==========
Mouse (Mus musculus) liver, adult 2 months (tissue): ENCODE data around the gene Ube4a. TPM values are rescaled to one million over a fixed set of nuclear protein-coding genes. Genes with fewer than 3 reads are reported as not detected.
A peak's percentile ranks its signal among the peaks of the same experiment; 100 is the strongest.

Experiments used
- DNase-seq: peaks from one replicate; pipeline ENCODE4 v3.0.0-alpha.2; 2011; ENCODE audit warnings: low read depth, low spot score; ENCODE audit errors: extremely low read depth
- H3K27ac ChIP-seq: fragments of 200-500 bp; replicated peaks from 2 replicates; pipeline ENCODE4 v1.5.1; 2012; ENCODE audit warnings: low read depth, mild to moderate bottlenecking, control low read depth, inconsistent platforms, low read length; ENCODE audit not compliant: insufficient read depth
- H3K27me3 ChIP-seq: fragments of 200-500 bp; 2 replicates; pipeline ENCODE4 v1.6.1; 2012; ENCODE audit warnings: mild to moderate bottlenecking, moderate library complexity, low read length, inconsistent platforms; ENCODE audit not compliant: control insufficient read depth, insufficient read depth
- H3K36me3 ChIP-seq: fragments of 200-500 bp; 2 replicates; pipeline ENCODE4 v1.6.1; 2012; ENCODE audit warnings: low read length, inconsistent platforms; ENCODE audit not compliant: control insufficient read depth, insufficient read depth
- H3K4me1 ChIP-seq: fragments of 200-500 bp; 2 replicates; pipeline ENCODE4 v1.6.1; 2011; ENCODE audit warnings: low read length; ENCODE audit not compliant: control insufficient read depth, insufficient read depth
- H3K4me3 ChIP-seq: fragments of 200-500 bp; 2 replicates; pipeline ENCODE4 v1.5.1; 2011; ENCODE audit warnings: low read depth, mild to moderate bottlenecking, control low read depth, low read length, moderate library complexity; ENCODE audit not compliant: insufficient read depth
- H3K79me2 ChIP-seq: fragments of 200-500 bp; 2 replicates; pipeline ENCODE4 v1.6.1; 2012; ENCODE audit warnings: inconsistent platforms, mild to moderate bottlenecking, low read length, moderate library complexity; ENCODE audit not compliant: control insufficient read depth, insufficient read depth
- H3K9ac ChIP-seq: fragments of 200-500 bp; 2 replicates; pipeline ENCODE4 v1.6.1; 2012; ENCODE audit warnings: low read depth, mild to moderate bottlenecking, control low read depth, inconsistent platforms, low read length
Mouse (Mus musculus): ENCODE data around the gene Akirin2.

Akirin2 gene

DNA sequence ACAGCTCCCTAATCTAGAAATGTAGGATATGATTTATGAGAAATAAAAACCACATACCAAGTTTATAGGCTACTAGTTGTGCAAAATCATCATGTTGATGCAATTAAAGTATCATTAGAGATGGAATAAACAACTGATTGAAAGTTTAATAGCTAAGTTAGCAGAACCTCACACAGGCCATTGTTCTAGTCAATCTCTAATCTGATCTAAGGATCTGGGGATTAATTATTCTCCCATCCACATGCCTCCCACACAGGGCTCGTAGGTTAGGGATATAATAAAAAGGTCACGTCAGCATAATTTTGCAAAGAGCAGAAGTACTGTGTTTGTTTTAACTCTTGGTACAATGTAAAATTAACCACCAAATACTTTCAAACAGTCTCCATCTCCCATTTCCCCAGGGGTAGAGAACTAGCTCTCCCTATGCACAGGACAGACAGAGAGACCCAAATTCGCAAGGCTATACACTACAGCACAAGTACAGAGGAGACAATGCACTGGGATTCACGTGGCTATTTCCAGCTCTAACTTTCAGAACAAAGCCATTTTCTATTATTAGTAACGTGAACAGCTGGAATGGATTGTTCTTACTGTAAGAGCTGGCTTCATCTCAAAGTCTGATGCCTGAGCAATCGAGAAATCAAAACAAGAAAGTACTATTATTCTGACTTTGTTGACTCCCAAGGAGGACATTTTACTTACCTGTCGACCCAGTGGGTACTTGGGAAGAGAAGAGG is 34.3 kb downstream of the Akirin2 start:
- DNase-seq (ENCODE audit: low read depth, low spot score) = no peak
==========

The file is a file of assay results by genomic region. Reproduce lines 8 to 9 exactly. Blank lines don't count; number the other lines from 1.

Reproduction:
- H3K4me1 ChIP-seq: fragments of 200-500 bp; 2 replicates; pipeline ENCODE4 v1.6.1; 2011; ENCODE audit warnings: low read length; ENCODE audit not compliant: control insufficient read depth, insufficient read depth
- H3K4me3 ChIP-seq: fragments of 200-500 bp; 2 replicates; pipeline ENCODE4 v1.5.1; 2011; ENCODE audit warnings: low read depth, mild to moderate bottlenecking, control low read depth, low read length, moderate library complexity; ENCODE audit not compliant: insufficient read depth